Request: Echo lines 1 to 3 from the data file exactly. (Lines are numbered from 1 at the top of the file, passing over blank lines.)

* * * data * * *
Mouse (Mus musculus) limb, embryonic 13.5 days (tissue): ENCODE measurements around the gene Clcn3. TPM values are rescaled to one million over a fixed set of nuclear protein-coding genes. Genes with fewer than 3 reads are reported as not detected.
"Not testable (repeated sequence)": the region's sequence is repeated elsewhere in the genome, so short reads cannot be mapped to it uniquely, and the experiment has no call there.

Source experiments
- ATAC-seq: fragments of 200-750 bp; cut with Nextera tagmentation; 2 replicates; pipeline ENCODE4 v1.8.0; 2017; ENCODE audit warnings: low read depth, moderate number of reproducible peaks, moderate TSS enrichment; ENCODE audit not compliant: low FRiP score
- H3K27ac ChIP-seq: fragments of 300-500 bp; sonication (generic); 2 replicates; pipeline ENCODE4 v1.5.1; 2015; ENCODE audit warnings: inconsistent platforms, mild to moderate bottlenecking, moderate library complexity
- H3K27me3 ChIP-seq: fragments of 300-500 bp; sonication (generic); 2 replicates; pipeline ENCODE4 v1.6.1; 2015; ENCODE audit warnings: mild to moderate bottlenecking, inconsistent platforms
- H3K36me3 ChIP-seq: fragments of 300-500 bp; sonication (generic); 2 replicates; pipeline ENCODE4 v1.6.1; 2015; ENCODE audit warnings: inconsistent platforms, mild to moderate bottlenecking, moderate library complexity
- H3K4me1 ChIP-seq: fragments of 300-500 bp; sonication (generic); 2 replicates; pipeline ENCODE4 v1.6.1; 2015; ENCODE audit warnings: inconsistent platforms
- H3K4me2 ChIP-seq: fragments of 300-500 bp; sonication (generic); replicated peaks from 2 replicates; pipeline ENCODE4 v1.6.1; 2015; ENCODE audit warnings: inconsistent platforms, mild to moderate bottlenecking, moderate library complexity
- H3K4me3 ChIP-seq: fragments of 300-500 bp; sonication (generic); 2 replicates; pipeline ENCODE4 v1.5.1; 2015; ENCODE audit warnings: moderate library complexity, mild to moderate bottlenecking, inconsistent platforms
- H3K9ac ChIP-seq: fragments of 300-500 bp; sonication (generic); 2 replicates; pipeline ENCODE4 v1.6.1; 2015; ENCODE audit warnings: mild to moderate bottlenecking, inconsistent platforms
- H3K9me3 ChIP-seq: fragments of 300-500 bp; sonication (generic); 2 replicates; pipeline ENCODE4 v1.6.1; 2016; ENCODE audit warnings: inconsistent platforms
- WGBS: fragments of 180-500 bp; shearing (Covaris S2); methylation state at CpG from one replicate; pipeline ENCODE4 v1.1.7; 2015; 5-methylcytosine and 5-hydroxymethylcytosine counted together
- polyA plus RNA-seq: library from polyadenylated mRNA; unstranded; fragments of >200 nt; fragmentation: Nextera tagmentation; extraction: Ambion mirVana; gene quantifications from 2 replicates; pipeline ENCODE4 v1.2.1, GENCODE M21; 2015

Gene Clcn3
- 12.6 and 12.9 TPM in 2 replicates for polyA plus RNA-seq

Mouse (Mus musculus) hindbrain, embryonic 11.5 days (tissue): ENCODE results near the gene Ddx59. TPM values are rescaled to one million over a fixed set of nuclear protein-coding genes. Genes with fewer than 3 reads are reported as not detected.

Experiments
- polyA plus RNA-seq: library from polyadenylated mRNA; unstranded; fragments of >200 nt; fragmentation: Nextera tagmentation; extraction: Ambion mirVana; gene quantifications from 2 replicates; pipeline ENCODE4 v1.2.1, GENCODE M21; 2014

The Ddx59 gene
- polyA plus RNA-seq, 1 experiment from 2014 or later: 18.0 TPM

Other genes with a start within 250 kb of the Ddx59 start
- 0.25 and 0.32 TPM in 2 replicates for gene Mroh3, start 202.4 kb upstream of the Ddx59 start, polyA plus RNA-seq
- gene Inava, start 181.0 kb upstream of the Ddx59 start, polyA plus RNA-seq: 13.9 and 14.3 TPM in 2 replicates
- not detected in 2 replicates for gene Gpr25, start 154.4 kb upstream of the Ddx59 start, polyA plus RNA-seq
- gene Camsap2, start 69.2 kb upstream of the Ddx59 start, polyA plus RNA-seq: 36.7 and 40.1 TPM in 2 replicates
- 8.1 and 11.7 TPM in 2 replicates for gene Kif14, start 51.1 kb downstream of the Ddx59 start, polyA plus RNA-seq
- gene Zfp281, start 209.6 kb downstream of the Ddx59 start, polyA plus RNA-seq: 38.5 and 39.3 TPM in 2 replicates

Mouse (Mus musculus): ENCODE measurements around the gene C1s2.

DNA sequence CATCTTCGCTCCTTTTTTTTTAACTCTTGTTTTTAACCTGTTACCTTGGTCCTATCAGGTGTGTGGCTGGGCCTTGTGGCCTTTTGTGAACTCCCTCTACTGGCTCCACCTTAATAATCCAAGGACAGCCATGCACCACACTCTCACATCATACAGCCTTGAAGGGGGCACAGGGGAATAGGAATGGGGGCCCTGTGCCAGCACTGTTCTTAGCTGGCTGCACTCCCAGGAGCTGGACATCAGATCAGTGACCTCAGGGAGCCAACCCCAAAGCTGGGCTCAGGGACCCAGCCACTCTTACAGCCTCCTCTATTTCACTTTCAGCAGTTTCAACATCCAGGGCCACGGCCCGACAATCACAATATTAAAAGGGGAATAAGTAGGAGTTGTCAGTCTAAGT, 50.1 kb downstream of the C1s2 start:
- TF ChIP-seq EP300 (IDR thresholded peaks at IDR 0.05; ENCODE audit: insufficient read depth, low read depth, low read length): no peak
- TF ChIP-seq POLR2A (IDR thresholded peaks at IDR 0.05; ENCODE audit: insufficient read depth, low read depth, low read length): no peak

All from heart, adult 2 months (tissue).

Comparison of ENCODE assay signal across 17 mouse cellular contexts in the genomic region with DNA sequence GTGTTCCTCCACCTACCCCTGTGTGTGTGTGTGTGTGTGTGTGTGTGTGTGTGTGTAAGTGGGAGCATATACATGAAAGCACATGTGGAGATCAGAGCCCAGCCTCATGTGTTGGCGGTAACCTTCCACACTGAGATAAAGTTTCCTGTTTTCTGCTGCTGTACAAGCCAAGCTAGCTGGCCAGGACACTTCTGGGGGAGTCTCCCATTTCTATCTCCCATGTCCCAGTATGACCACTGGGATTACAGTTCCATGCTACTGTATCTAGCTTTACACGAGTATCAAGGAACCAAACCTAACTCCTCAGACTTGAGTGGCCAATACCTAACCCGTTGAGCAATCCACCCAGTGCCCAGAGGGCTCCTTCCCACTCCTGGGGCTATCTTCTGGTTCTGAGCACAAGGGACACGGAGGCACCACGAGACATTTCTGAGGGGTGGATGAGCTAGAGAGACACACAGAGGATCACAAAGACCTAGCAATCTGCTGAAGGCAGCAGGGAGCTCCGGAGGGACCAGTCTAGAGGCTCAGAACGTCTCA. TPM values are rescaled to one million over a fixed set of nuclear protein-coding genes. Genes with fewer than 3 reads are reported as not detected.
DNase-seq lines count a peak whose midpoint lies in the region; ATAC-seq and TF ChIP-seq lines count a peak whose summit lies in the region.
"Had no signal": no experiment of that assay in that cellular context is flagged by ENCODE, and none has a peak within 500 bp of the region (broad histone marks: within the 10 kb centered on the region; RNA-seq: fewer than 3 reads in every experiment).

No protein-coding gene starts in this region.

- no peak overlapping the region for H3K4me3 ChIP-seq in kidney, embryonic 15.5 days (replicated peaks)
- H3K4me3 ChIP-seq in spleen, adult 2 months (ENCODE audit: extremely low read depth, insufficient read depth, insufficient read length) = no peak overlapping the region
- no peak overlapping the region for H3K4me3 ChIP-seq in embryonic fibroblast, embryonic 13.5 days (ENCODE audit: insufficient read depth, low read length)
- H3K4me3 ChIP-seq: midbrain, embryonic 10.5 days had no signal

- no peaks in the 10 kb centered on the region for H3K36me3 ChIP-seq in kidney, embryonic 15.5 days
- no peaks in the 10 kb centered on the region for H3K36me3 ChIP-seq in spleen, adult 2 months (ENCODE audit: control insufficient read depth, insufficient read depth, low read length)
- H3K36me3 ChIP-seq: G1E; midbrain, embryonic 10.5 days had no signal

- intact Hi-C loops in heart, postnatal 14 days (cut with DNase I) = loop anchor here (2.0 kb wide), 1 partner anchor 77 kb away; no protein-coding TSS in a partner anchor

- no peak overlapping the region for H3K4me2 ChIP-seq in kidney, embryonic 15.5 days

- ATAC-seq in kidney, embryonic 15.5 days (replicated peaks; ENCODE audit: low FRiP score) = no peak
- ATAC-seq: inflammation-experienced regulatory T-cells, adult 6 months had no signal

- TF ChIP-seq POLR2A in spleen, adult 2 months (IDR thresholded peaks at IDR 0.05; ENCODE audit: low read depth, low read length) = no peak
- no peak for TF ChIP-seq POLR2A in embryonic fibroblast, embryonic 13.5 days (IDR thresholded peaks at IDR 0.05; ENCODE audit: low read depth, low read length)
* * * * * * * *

Mouse (Mus musculus) limb, embryonic 13.5 days (tissue): ENCODE measurements around the gene Clcn3. TPM values are rescaled to one million over a fixed set of nuclear protein-coding genes. Genes with fewer than 3 reads are reported as not detected.
"Not testable (repeated sequence)": the region's sequence is repeated elsewhere in the genome, so short reads cannot be mapped to it uniquely, and the experiment has no call there.

Source experiments